The end could be near for the electric light bulb - in the automotive industry at least.

Electronic semiconductors called light emitting diodes have been in use for rear light systems on cars since the early 1990s. Now companies in the sector say LEDs may start replacing bulbs for low-beam headlights as early as 2006, according to Automotive News Europe.

LEDs are smaller and use much less power than bulbs. They have a long life and provide pure colour. Lighting specialists such as Valeo, Hella and Visteon are investing heavily in LED technology. Valeo has a 40% market share in lighting in Europe. With its Japanese partner Ichikoh, the share is about 26% worldwide.

Jean-Paul Ravier, director of advanced development and research at Valeo Lighting Systems, says the installation rate for LEDs on rear light clusters is around 10%, but will grow rapidly. "Within five years we should have at least one function with LEDs on at least 50% of the vehicles."

LEDs light up about 250 milliseconds quicker than bulbs. That doesn't sound like much, but at 100km/h (62mph), it's about 7 metres in distance - perhaps the difference between stopping safely and crashing. "Now we have many applications of LEDs for rear lighting, especially for the tail section, which is a more useful function", Ravier said.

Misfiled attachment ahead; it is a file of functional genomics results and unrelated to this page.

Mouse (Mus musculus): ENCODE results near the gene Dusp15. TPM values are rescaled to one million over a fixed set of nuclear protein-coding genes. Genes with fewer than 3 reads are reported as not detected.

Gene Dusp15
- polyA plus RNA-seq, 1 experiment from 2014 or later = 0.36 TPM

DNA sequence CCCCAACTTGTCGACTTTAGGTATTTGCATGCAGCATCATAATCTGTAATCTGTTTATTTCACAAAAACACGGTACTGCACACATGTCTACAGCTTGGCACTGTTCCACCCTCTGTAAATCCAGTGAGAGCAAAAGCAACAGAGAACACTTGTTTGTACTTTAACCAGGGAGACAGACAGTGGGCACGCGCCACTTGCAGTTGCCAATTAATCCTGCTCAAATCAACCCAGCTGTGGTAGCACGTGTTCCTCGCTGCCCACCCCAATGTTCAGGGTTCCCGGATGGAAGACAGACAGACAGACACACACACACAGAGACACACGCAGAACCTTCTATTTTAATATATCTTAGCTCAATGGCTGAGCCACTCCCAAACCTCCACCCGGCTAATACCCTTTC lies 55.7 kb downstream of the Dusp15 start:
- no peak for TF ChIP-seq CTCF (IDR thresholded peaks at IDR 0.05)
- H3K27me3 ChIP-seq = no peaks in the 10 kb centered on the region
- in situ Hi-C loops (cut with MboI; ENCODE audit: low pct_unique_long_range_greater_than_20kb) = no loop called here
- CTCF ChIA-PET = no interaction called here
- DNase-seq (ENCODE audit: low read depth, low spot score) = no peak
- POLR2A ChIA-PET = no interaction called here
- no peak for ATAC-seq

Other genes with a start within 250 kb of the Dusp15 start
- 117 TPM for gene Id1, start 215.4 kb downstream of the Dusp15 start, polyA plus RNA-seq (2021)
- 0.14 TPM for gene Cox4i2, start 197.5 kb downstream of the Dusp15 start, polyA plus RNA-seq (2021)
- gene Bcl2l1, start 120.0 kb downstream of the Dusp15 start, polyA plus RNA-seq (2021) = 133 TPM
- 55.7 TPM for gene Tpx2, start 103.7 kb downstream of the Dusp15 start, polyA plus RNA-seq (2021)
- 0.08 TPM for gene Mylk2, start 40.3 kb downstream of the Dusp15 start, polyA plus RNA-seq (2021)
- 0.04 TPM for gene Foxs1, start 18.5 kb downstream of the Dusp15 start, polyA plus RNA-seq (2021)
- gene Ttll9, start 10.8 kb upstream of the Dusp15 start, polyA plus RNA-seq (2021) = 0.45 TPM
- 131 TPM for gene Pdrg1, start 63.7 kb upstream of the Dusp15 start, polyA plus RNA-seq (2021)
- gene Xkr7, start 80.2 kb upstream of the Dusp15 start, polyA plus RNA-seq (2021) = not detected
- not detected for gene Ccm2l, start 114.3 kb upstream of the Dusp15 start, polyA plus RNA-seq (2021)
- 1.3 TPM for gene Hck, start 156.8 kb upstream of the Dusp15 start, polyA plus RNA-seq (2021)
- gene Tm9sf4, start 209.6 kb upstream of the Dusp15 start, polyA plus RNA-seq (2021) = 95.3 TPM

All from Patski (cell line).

Stylistically, LEDs "open a brand new look in headlamps for future vehicle generations", says German lighting specialist Hella.

The integration potential is also driving LED development. LEDs are a true electronic component, rather than electronically controlled electrics.

This means that they can be integrated into the vehicle's electronic architecture, giving lighting systems a degree of intelligence for adaptive lighting systems.

Possible applications include: automatic fog lighting, which activates when the car detects foggy conditions; brake force display, which illuminates a brighter and bigger area when the brake pedal is pushed hard.

[BMW is already installing this feature on most of its model line, having just obtained European regulators' approval].